Police confirm Royston woman, 73, struck and killed by train at Foxton Level Crossing

Anne died at Foxton Level Crossing. Picture: @tweetingmk

Anne died at Foxton Level Crossing. Picture: @tweetingmk - Credit: Archant

Police have confirmed that a 73-year-old woman from Royston died after being struck by a train at Foxton Level Crossing yesterday.

Officers from the British Transport Police were called shortly before 4.10pm after the woman was struck and killed by a train shortly after it travelled through Foxton railway station.

Initially it was being reported that there was an incident involving emergency services at Shepreth, but it has now been confirmed as Foxton.

A BTP spokesman said: “The incident is not being treated as suspicious and officers will now assist in the preparation of a report for the coroner.”

No trains were running between Royston and Cambridge following the incident, with buses ferrying people between the stations and disruption up and down the line between London King’s Cross and Cambridge for several hours.

The A10 was also shut between Foxton and Shepreth for several hours.

A spokesman for Govia Thameslink Railway added: “The incident took place yesterday at approximately 3.55pm near Foxton and involved our 14.54 King’s Lynn to King’s Cross service.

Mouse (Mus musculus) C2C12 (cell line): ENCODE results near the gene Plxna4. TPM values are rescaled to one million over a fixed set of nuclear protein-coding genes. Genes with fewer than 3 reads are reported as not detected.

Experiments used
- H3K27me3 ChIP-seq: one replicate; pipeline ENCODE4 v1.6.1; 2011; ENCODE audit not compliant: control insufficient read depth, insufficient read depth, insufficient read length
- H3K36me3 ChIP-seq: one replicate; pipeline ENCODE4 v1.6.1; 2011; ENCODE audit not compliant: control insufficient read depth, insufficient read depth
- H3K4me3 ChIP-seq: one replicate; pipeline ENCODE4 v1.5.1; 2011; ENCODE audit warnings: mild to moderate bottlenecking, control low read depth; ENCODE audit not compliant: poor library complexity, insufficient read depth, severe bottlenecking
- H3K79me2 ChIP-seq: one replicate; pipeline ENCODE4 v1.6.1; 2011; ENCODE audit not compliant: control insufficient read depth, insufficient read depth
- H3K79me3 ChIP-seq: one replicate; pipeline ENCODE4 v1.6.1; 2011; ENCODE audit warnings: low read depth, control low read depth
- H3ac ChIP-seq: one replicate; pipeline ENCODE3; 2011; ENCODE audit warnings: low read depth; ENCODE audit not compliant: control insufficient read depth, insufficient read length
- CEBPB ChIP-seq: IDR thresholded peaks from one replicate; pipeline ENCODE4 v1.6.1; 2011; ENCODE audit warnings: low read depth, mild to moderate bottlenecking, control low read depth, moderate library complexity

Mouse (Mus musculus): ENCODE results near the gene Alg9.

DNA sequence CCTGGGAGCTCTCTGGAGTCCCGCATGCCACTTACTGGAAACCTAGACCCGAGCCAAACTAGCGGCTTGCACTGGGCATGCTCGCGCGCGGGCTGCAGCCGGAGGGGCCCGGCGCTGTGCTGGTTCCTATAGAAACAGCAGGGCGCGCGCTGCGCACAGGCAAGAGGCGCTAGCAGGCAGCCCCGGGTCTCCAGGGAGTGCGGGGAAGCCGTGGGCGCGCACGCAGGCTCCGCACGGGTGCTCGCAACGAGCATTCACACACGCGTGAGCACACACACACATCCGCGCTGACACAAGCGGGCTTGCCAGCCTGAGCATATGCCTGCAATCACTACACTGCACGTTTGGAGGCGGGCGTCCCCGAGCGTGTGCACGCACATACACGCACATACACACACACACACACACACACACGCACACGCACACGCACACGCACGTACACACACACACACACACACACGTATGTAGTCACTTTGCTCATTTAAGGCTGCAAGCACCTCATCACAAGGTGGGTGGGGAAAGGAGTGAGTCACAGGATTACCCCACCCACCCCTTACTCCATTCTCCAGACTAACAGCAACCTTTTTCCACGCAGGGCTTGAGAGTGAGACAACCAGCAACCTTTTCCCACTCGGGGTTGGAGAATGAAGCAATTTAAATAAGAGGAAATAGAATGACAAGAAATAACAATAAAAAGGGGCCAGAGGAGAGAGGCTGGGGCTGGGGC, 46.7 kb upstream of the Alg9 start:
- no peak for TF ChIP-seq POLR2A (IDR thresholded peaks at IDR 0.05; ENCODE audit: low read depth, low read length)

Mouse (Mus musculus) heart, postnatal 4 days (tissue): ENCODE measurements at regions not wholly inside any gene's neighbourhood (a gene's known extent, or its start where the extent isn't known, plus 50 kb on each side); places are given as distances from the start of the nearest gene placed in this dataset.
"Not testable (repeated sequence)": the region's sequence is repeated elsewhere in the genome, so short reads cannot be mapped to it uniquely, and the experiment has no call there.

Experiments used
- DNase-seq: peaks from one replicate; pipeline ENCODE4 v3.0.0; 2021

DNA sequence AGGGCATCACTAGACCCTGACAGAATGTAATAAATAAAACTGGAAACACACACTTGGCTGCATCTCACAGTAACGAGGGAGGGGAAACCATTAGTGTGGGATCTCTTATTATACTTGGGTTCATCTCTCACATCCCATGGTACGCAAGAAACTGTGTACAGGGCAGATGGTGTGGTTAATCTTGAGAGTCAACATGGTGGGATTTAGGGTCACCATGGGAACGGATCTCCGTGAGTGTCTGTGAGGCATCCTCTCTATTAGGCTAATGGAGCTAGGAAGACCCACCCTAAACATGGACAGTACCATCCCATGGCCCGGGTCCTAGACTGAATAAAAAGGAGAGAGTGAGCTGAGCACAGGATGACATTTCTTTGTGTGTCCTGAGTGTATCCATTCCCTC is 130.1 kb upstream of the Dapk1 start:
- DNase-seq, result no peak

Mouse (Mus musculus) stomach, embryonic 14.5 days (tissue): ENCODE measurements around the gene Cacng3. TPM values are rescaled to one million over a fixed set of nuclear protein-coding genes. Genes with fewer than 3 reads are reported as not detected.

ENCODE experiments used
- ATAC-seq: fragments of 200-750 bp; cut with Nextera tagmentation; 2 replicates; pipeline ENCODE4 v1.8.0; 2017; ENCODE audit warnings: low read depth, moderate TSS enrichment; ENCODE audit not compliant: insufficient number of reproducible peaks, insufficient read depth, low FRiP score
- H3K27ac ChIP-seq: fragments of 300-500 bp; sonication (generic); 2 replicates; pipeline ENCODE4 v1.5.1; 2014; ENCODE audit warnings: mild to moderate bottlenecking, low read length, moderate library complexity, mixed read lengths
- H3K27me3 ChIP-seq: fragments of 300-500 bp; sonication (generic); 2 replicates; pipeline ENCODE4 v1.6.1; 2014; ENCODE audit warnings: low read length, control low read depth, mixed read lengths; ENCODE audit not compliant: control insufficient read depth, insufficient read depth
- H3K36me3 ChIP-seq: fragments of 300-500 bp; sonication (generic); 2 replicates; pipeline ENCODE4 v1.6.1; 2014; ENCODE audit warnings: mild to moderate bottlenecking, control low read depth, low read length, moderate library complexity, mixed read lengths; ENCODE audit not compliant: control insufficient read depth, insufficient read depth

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“This train had some 100 people on board and our driver and another member of staff walked through the train to check on and passengers and reassure them that we were making every effort to get them on their way.

“We were able to move this train into Royston at 1736 where passengers were met and transferred onto a waiting train.

“In the meantime, we ran services between King’s Cross and Letchworth/Royston and between Cambridge and King’s Lynn with rail replacement buses in between, with staff at those stations to help passengers make the transfer.

“The line reopened at 7.30pm but there continued to be significant disruption because drivers and trains were widely displaced.

“We ensured that all last services ran as published to get people home, albeit with delays, and that trains were in the right place for this morning’s rush hour.”